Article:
* “Rockin-Robin” by Michael Jackson

* Jump Ropes

*Jacks and Balls


* Pre-reading questions

* Introduce book

* Read A-loud

* Teacher led questions/scaffolding

* Student’s participation


* Pair and share songs: (in the classroom, school yard or gym)

* Class instruments (drum, tambourine, shakers, wooden sticks, etc.)

* Jump rope

* Hand slapping

* Knee clapping

* Whole group game


* Make up our own class rhyme and/or song


Draw a picture about the story

Who is the main Character?

Two words describing the setting

Three words describing what this book is about


Performed by Michael Jackson

Songwriter: Jimmie Thomas

He rocks in the treetops all day long

Hoppin’ and a-boppin’ and singing his song

All the little birdies on Jaybird Street

Love to hear the robin go tweet tweet tweet

Rockin’ robin, rock rock

Rockin’ robin Blow rockin’ robin ‘Cause we’re really gonna rock tonight

Every little swallow, every chick-a-dee

Every little bird in the tall oak tree

The wise old owl, the big black crow

Flappin’ their wings singing go bird go

Rockin’ robin, rock rock Rockin’ robin

Blow rockin’ robin ‘Cause we’re really gonna rock tonight’

Yeah, yeah

Pretty little raven at the bird’s bandstand

Told them how to do the bop and it was grand

They started going steady and bless my soul

He out-bopped the buzzard and the oriole

He rocks in the treetops all day long

Hoppin’ and a boppin’ and singing his song

All the little birdies on Jaybird Street

Love to hear the robin go tweet tweet tweet tweet

Rockin’ robin, rock rock Rockin’ robin Blow rockin’ robin

“Cause we’re really gonna rock tonight










* (African American Performers 1892-1916)


* piano


* Jordan/Big Bess


* & Damian Marley Ft Knaan-Africa Must Wake Up




* (oldest footage of African drumming)

* Rhythms

* www.\



* Marsalis/Portrait of Louis Armstrong

*’s Boogie

* Ifrica–”MontegoBay, Rise Ghetto Youth”


Black Composers. Music Masters CD 06931

Carribbean Island Music. Nonsuch Explorer Series, 720-47-2

Gambia: The Art of the Kora, Ocora 580027

Jackson, Michael. “Rockin’ Robin,” Got to Be There/Forever. Universal Music Group International, 1999.

Master Drummers of Dagbon. Rounder CD 5016 and CD 5017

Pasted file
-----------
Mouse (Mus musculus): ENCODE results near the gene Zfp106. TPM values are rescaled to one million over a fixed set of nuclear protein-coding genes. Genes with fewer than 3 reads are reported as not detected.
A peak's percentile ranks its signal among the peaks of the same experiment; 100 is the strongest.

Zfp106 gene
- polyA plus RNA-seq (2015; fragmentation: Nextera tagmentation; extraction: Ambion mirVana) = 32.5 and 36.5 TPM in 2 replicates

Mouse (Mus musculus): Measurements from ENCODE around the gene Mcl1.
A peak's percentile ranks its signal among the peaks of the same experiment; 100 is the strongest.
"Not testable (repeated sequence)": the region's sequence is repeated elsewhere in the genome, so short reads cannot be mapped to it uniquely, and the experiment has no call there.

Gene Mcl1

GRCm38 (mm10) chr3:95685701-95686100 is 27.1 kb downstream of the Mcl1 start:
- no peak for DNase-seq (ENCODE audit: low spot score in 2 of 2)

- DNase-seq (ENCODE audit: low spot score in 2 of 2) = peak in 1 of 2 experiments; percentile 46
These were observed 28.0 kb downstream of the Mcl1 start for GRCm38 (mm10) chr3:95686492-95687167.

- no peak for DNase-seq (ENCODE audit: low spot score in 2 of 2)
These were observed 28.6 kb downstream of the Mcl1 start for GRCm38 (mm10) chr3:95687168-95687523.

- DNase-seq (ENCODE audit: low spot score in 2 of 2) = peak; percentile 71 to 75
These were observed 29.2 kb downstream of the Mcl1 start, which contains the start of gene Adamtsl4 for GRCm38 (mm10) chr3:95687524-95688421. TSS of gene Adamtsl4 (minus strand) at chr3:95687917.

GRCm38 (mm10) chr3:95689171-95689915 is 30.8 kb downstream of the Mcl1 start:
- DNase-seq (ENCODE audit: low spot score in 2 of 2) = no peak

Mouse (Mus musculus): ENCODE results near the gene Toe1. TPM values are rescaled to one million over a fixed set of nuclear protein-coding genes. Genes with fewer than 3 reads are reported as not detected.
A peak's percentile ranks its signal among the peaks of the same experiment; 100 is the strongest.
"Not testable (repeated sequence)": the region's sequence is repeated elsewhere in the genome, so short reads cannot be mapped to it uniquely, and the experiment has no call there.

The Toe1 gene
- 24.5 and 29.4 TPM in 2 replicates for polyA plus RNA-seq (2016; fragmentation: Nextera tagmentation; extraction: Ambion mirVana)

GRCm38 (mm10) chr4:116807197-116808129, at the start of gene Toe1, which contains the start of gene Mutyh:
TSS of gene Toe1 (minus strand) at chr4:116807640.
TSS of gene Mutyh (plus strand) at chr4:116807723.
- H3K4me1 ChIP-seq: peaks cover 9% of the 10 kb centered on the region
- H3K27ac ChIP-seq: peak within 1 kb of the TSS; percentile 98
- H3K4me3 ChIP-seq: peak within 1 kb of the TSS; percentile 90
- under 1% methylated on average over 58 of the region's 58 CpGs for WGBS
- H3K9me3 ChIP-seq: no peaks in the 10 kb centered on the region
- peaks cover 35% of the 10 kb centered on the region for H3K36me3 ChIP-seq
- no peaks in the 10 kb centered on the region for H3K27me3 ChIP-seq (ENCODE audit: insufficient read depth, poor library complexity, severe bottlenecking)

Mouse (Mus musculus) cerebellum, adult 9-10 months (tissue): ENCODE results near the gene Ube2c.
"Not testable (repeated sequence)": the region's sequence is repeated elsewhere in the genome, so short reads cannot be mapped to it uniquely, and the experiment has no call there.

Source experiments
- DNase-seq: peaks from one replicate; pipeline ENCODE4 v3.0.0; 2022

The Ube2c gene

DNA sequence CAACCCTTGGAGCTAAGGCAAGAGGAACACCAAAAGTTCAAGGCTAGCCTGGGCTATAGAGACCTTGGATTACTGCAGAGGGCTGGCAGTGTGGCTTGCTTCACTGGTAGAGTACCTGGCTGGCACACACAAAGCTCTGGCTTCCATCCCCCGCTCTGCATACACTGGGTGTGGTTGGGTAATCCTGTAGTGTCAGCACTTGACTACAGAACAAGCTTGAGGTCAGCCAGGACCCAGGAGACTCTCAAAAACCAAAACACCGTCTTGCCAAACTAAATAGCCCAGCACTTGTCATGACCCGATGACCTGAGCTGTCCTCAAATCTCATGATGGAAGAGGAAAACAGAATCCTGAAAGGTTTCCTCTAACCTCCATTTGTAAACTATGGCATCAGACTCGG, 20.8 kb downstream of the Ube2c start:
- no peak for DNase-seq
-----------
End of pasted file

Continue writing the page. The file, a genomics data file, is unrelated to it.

Audio Tapes and Recordings:

Afro-American Music and Its Roots.

Voices of the Civil Rights Movement: Black American Freedom Songs, 1960-1966. Various artists, Smithsonian Folkways.

Southern Journey, Volume 1: Voices from the American South: Blues, Ballads, Hymns, Reels, Shouts Chantey and Work Songs, Rounder Series, Alan Lomax.

Yoruba Drums of Benin, West Africa. Various artists, Smithsonian Folkways SF40440.

Annotated Bibliography:

Teachers Reading List

Berlin, Ira. The Making of African America: The Four Great Migrations. New York:          Viking, 2010.

History of the four great migrations.

Callingham, Gyln and Graham Marsh. The Cover Art of Blue Note Records. Collins &       Brown,  London, 2010.

A complete collection of Blue Note Record cover art with over 400 photographs.

Christian, Charles M. Black Saga, the African American Experience: A Chronology.        Civitas/Counterpoint, NY, 1995.

500 years of African American History brought to life through words and pictures.

Darby, Derrick and Tommie Shelby. Hip Hop & Philosophy: Rhyme 2 Reason. Carus     Publishing Company, 2005.

These authors show how the rhymes of hip-hop can be mastered and mixed to contemplate life’s most profound mysteries.

Perretti, Burton. Lift Every Voice: The History of African American Music. New York:        Rowman & Little field, 2009.

Ramsey, Guthrie. Race Music: Black Cultures from Bebop to Hip- Hop. Berkley:     University of California Press, 2003.

Beginning with Jazz, rhythm and blues, and gospel, Ramsey illustrates how knowledge of musical forms and styles of African American musical traditions were passed down transcending the boundaries between genres and generations.

Snitzer, Herb. Glorious Days and Nights: A Jazz Memoir. University Press of      Mississippi, 2011.

50 years of Jazz, plus photographs of the best of Snitzer.

Southern, Eileen and Josephine Wright, compilers. African-American Traditions in Song, Sermon, Tale, and Dance, 1600s to 1920: An Annotated Bibliography of Literature Collections and Artwork. Greenwood Press, Westport CT, 1990.

Tate. Eleanora E. Black Stars – African American Musicians. John Wiley & Sons, Inc.

Biographical profiles of African Americans, both legendary and less well- known musicians who have contributed to American music over the past 200 years.

Teachout, Terry. Pops: A Life of Louis Armstrong.  Mariner Books, 2010.

A comprehensive biography of an important figure in jazz and American   culture.

Annotated Student Bibliography

Coleman, Evelyn. To Be A Drum. Albert Whitman & Company, 1998.